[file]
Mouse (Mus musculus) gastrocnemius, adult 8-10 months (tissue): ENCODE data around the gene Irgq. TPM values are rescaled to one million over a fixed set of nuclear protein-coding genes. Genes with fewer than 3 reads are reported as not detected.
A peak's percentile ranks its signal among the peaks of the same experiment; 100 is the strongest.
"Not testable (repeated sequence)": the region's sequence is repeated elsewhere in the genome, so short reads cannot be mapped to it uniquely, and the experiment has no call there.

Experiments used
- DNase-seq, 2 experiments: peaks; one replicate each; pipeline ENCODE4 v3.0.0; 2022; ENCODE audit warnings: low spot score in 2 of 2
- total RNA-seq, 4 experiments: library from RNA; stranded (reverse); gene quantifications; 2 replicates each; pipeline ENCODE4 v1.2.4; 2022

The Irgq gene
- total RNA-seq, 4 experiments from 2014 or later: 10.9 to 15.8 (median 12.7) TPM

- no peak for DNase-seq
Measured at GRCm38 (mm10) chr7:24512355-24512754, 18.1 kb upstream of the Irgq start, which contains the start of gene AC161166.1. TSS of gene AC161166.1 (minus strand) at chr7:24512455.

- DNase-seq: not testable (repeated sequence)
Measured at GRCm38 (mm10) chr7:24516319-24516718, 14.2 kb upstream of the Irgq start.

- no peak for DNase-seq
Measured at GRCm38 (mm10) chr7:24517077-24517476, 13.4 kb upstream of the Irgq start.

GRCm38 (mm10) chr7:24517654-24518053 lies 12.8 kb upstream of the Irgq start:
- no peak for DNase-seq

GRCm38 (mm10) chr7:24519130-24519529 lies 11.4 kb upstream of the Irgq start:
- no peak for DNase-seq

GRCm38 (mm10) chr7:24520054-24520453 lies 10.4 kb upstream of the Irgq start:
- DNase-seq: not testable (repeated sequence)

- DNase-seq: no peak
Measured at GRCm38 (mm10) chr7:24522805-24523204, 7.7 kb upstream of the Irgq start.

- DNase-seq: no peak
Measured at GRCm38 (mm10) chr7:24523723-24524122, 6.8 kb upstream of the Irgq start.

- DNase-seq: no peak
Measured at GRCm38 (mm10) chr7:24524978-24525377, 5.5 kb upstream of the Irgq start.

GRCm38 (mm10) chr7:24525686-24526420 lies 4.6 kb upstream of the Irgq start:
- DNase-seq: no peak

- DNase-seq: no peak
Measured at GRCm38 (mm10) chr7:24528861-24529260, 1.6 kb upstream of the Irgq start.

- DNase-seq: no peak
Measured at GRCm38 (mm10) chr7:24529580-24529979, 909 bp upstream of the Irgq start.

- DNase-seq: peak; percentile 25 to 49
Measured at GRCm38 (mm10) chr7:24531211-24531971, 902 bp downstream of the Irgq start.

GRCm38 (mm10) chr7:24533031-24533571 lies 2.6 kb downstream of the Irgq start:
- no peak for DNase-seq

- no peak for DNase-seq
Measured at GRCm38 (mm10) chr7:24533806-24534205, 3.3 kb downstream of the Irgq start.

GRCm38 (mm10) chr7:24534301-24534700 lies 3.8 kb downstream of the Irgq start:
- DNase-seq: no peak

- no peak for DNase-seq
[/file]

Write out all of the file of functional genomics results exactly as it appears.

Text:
Mouse (Mus musculus) gastrocnemius, adult 8-10 months (tissue): ENCODE data around the gene Irgq. TPM values are rescaled to one million over a fixed set of nuclear protein-coding genes. Genes with fewer than 3 reads are reported as not detected.
A peak's percentile ranks its signal among the peaks of the same experiment; 100 is the strongest.
"Not testable (repeated sequence)": the region's sequence is repeated elsewhere in the genome, so short reads cannot be mapped to it uniquely, and the experiment has no call there.

Experiments used
- DNase-seq, 2 experiments: peaks; one replicate each; pipeline ENCODE4 v3.0.0; 2022; ENCODE audit warnings: low spot score in 2 of 2
- total RNA-seq, 4 experiments: library from RNA; stranded (reverse); gene quantifications; 2 replicates each; pipeline ENCODE4 v1.2.4; 2022

The Irgq gene
- total RNA-seq, 4 experiments from 2014 or later: 10.9 to 15.8 (median 12.7) TPM

- no peak for DNase-seq
Measured at GRCm38 (mm10) chr7:24512355-24512754, 18.1 kb upstream of the Irgq start, which contains the start of gene AC161166.1. TSS of gene AC161166.1 (minus strand) at chr7:24512455.

- DNase-seq: not testable (repeated sequence)
Measured at GRCm38 (mm10) chr7:24516319-24516718, 14.2 kb upstream of the Irgq start.

- no peak for DNase-seq
Measured at GRCm38 (mm10) chr7:24517077-24517476, 13.4 kb upstream of the Irgq start.

GRCm38 (mm10) chr7:24517654-24518053 lies 12.8 kb upstream of the Irgq start:
- no peak for DNase-seq

GRCm38 (mm10) chr7:24519130-24519529 lies 11.4 kb upstream of the Irgq start:
- no peak for DNase-seq

GRCm38 (mm10) chr7:24520054-24520453 lies 10.4 kb upstream of the Irgq start:
- DNase-seq: not testable (repeated sequence)

- DNase-seq: no peak
Measured at GRCm38 (mm10) chr7:24522805-24523204, 7.7 kb upstream of the Irgq start.

- DNase-seq: no peak
Measured at GRCm38 (mm10) chr7:24523723-24524122, 6.8 kb upstream of the Irgq start.

- DNase-seq: no peak
Measured at GRCm38 (mm10) chr7:24524978-24525377, 5.5 kb upstream of the Irgq start.

GRCm38 (mm10) chr7:24525686-24526420 lies 4.6 kb upstream of the Irgq start:
- DNase-seq: no peak

- DNase-seq: no peak
Measured at GRCm38 (mm10) chr7:24528861-24529260, 1.6 kb upstream of the Irgq start.

- DNase-seq: no peak
Measured at GRCm38 (mm10) chr7:24529580-24529979, 909 bp upstream of the Irgq start.

- DNase-seq: peak; percentile 25 to 49
Measured at GRCm38 (mm10) chr7:24531211-24531971, 902 bp downstream of the Irgq start.

GRCm38 (mm10) chr7:24533031-24533571 lies 2.6 kb downstream of the Irgq start:
- no peak for DNase-seq

- no peak for DNase-seq
Measured at GRCm38 (mm10) chr7:24533806-24534205, 3.3 kb downstream of the Irgq start.

GRCm38 (mm10) chr7:24534301-24534700 lies 3.8 kb downstream of the Irgq start:
- DNase-seq: no peak

- no peak for DNase-seq